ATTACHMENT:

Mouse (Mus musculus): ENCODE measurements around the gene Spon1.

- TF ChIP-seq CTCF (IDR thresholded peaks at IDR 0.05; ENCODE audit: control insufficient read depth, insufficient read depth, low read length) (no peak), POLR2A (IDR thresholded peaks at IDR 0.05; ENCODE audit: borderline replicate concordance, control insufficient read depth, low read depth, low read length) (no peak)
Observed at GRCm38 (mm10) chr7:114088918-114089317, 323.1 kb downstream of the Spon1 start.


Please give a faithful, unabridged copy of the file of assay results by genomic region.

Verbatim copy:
Mouse (Mus musculus): ENCODE measurements around the gene Spon1.

- TF ChIP-seq CTCF (IDR thresholded peaks at IDR 0.05; ENCODE audit: control insufficient read depth, insufficient read depth, low read length) (no peak), POLR2A (IDR thresholded peaks at IDR 0.05; ENCODE audit: borderline replicate concordance, control insufficient read depth, low read depth, low read length) (no peak)
Observed at GRCm38 (mm10) chr7:114088918-114089317, 323.1 kb downstream of the Spon1 start.